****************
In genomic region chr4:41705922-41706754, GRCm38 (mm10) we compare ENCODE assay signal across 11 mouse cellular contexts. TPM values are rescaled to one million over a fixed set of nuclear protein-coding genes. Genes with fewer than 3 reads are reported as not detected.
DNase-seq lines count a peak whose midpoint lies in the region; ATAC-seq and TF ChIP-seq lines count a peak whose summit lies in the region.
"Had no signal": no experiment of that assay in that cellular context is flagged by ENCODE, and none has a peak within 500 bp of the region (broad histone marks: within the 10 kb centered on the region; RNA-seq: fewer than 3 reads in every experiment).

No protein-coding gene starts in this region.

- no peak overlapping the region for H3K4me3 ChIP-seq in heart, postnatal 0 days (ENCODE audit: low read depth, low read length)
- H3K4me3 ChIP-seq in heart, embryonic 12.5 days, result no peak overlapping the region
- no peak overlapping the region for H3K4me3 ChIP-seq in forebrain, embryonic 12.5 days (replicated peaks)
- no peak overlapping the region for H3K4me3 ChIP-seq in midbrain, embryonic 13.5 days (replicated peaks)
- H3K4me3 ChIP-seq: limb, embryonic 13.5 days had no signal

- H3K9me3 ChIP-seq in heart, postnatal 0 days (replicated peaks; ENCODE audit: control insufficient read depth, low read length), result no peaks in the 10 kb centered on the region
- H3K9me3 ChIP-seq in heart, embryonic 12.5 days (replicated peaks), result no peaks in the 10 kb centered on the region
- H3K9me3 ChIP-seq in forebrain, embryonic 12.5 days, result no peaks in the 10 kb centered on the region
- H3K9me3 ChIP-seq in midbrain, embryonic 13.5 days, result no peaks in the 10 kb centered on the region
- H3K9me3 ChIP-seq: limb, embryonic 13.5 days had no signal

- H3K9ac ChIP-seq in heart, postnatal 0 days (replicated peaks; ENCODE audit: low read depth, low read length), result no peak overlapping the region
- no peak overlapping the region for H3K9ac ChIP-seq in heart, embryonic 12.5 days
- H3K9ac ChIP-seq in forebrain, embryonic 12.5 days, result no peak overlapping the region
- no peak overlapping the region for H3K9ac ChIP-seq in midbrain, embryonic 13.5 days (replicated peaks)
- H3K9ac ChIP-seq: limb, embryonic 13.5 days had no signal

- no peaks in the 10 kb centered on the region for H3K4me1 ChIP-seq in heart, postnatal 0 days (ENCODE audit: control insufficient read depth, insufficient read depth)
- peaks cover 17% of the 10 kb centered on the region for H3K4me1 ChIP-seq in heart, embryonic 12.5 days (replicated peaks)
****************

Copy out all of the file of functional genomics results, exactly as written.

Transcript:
In genomic region chr4:41705922-41706754, GRCm38 (mm10) we compare ENCODE assay signal across 11 mouse cellular contexts. TPM values are rescaled to one million over a fixed set of nuclear protein-coding genes. Genes with fewer than 3 reads are reported as not detected.
DNase-seq lines count a peak whose midpoint lies in the region; ATAC-seq and TF ChIP-seq lines count a peak whose summit lies in the region.
"Had no signal": no experiment of that assay in that cellular context is flagged by ENCODE, and none has a peak within 500 bp of the region (broad histone marks: within the 10 kb centered on the region; RNA-seq: fewer than 3 reads in every experiment).

No protein-coding gene starts in this region.

- no peak overlapping the region for H3K4me3 ChIP-seq in heart, postnatal 0 days (ENCODE audit: low read depth, low read length)
- H3K4me3 ChIP-seq in heart, embryonic 12.5 days, result no peak overlapping the region
- no peak overlapping the region for H3K4me3 ChIP-seq in forebrain, embryonic 12.5 days (replicated peaks)
- no peak overlapping the region for H3K4me3 ChIP-seq in midbrain, embryonic 13.5 days (replicated peaks)
- H3K4me3 ChIP-seq: limb, embryonic 13.5 days had no signal

- H3K9me3 ChIP-seq in heart, postnatal 0 days (replicated peaks; ENCODE audit: control insufficient read depth, low read length), result no peaks in the 10 kb centered on the region
- H3K9me3 ChIP-seq in heart, embryonic 12.5 days (replicated peaks), result no peaks in the 10 kb centered on the region
- H3K9me3 ChIP-seq in forebrain, embryonic 12.5 days, result no peaks in the 10 kb centered on the region
- H3K9me3 ChIP-seq in midbrain, embryonic 13.5 days, result no peaks in the 10 kb centered on the region
- H3K9me3 ChIP-seq: limb, embryonic 13.5 days had no signal

- H3K9ac ChIP-seq in heart, postnatal 0 days (replicated peaks; ENCODE audit: low read depth, low read length), result no peak overlapping the region
- no peak overlapping the region for H3K9ac ChIP-seq in heart, embryonic 12.5 days
- H3K9ac ChIP-seq in forebrain, embryonic 12.5 days, result no peak overlapping the region
- no peak overlapping the region for H3K9ac ChIP-seq in midbrain, embryonic 13.5 days (replicated peaks)
- H3K9ac ChIP-seq: limb, embryonic 13.5 days had no signal

- no peaks in the 10 kb centered on the region for H3K4me1 ChIP-seq in heart, postnatal 0 days (ENCODE audit: control insufficient read depth, insufficient read depth)
- peaks cover 17% of the 10 kb centered on the region for H3K4me1 ChIP-seq in heart, embryonic 12.5 days (replicated peaks)